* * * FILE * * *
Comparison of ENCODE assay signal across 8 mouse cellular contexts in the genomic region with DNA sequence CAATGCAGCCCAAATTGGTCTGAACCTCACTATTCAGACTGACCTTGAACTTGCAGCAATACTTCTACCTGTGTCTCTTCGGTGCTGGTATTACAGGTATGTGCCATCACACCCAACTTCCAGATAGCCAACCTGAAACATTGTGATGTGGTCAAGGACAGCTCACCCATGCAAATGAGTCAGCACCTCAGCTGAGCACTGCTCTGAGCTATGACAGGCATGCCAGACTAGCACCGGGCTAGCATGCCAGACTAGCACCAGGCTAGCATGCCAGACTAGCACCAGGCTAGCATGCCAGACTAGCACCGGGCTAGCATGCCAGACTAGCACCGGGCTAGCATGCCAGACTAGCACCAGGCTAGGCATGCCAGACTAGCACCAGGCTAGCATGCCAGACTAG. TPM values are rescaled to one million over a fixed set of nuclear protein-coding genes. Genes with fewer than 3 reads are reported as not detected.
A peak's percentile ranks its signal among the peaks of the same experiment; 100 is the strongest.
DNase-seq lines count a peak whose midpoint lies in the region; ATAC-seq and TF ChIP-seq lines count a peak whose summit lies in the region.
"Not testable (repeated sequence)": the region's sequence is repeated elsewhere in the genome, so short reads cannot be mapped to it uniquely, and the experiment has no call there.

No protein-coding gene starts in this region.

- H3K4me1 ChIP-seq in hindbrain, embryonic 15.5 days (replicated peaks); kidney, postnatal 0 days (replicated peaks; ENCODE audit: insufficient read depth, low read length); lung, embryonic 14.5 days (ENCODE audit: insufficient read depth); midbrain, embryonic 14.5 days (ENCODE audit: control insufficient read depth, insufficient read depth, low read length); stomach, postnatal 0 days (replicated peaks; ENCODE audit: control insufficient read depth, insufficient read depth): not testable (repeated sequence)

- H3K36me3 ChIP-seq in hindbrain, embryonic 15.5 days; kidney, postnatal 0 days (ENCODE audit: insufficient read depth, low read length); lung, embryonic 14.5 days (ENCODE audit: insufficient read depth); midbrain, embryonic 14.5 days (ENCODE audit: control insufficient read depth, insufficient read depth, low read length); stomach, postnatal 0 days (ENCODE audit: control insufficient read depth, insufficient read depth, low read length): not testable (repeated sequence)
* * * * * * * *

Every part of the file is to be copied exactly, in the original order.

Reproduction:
Comparison of ENCODE assay signal across 8 mouse cellular contexts in the genomic region with DNA sequence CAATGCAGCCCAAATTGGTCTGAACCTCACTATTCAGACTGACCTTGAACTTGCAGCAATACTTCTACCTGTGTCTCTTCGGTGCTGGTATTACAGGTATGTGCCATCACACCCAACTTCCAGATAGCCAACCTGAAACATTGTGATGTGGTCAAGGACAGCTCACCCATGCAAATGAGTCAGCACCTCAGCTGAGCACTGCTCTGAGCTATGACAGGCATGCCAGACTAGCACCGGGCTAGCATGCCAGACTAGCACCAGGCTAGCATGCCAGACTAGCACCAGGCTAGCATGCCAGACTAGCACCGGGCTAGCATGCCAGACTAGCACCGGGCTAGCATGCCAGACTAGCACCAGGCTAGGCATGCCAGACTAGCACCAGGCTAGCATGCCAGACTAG. TPM values are rescaled to one million over a fixed set of nuclear protein-coding genes. Genes with fewer than 3 reads are reported as not detected.
A peak's percentile ranks its signal among the peaks of the same experiment; 100 is the strongest.
DNase-seq lines count a peak whose midpoint lies in the region; ATAC-seq and TF ChIP-seq lines count a peak whose summit lies in the region.
"Not testable (repeated sequence)": the region's sequence is repeated elsewhere in the genome, so short reads cannot be mapped to it uniquely, and the experiment has no call there.

No protein-coding gene starts in this region.

- H3K4me1 ChIP-seq in hindbrain, embryonic 15.5 days (replicated peaks); kidney, postnatal 0 days (replicated peaks; ENCODE audit: insufficient read depth, low read length); lung, embryonic 14.5 days (ENCODE audit: insufficient read depth); midbrain, embryonic 14.5 days (ENCODE audit: control insufficient read depth, insufficient read depth, low read length); stomach, postnatal 0 days (replicated peaks; ENCODE audit: control insufficient read depth, insufficient read depth): not testable (repeated sequence)

- H3K36me3 ChIP-seq in hindbrain, embryonic 15.5 days; kidney, postnatal 0 days (ENCODE audit: insufficient read depth, low read length); lung, embryonic 14.5 days (ENCODE audit: insufficient read depth); midbrain, embryonic 14.5 days (ENCODE audit: control insufficient read depth, insufficient read depth, low read length); stomach, postnatal 0 days (ENCODE audit: control insufficient read depth, insufficient read depth, low read length): not testable (repeated sequence)